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A common question I get from my readers is “Where Should I Stay in Paris?” There are so many wonderful neighbourhoods in Paris, each with a distinctive atmosphere, that deciding where to stay in Paris can be a dilemma.
While budget is often a deciding factor, I try not to let that limit me too much because some of Paris’ best neighbourhoods are also the most expensive. If you can afford to stay in central Paris, do it. It’s the perfect way to experience the culture, beauty and joie de vivre Paris is envied for.
The good news is that no matter which Paris neighbourhood you stay in, you’ll have easy access to Paris’ top tourist attractions. Paris is well served by the metro and regional trains meaning nothing is out of reach.
Where to Stay in Paris- The Best Neighbourhoods in Paris for Travellers
I put together this neighbourhood guide to Paris to help you decide which districts of Paris are best suited to your tastes. Below you’ll find a description of what I think are the best Paris neighbourhoods for travellers, along with some points of interest in each area.
For this guide I’ve sometimes narrowed it down to smaller quarters, while other times feature entire districts, known as arrondissements. On a map, the arrondissements of Paris are abbreviated as 2e, 3e etc. The first, or premier one, is abbreviated as 1er.
I’ve also specified if the neighbourhood is on the Left Bank of Seine (south of the river) or the Right Bank (north of the river).
So without further ado, here are some of the best areas to stay in Paris for travellers. I hope this neighbourhood guide helps you choose where to stay in Paris!
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Left Bank, 5th arrondissement
The Latin Quarter is where we stayed during our 4 day trip to Paris. It’s traditionally the intellectual area of Paris, having been home to universities since medieval times.
By the 1920’s, the Latin Quarter was the heart of Parisian café culture and is still buzzing with activity today. A student-dominated neighbourhood, the Latin Quarter has a young, lively atmosphere filled with shops, bistros and cafes.
Places of Interest in the Latin Quarter
- Place St-Michel- The main student quarters and home to an 1860 fountain of Saint Michael with some dragons.
- Panthéon- Built by Louis XV in 1758, this grand building is the resting place of highly regarded French citizens including Voltaire, Rousseau and Victor Hugo.
- St-Etienne du Mont- An interesting little church which contains the golden tomb of Sainte-Geneviève, patroness of Paris.
- La Sorbonne- France’s most famous university.
- Eglise St-Séverin- Church originating from the 13th century but rebuilt in the 15th. Sculptures of gargoyles can be seen on the roof.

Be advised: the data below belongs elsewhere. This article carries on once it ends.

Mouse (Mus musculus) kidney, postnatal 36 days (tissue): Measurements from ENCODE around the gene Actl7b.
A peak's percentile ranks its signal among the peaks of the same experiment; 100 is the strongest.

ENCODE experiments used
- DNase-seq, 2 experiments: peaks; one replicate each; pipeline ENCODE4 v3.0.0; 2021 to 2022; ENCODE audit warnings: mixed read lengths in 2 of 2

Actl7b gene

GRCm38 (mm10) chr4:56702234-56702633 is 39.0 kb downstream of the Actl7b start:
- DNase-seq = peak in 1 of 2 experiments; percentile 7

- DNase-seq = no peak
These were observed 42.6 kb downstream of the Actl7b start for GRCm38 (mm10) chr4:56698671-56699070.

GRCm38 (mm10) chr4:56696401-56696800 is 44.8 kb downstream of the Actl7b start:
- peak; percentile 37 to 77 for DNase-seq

- Musée de Cluny (Musée National du Moyen Age)- Small museum sitting on top of 2nd century baths. Inside is a collection of medieval art, including the Lady and the Unicorn tapestries.
Nearby: St-Germain-des-Pres to the west, Île de la Cité and Île St-Louis to the north.
St-Germain-des-Prés and the 6th Arrondissement
Much like the Latin Quarter, St-Germain-des-Prés has a long-standing café culture with an intellectual, posh-bohemian vibe. As the stomping grounds of writers such as Hemingway and Fitzgerald, this Paris neighbourhood has a rich literary history.
St-Germain-des-Prés is home to bookstores and antique shops, but further south into the 6th arrondissement you’ll find expensive designer boutiques, making it one of the most upscale, fashionable districts of Paris.
Places of Interest in St-Germain-des-Prés and the 6th Arrondissement
- Luxembourg Gardens and Palace- A large, well-groomed garden popular with locals and tourists alike. It’s overlooked by a palace built for Henry IV’s widow, now home to the French Senate.
- Eglise St-Sulpice- The second largest church in Paris and home to one of the world’s biggest organs. The church has a brass meridian line across the floor, part of a gnomon used to indicate the equinoxes and solstices. St- Sulpice was also featured in the novel The Da Vinci Code.
- Eglise St-Germain-des-Prés- The oldest church in Paris, dating back to the 6th century. Here you can visit the tomb of French philosopher René Descartes.
- Les Deux Magots- Café known for being a gathering place of artists and intellectuals. Famous past patrons include Pablo Picasso, Simone de Beauvoir, Jean-Paul Sartre and Ernest Hemingway.
- Café de Flore- One of Paris’ oldest coffee shops, also popular with famous French writers and philosophers.
Nearby: Louvre Museum across the river to the north, Île de la Cité to the north-east, Latin Quarter to the east.
The Islands- Île de la Cité and Île St-Louis
1st and 4th arrondissements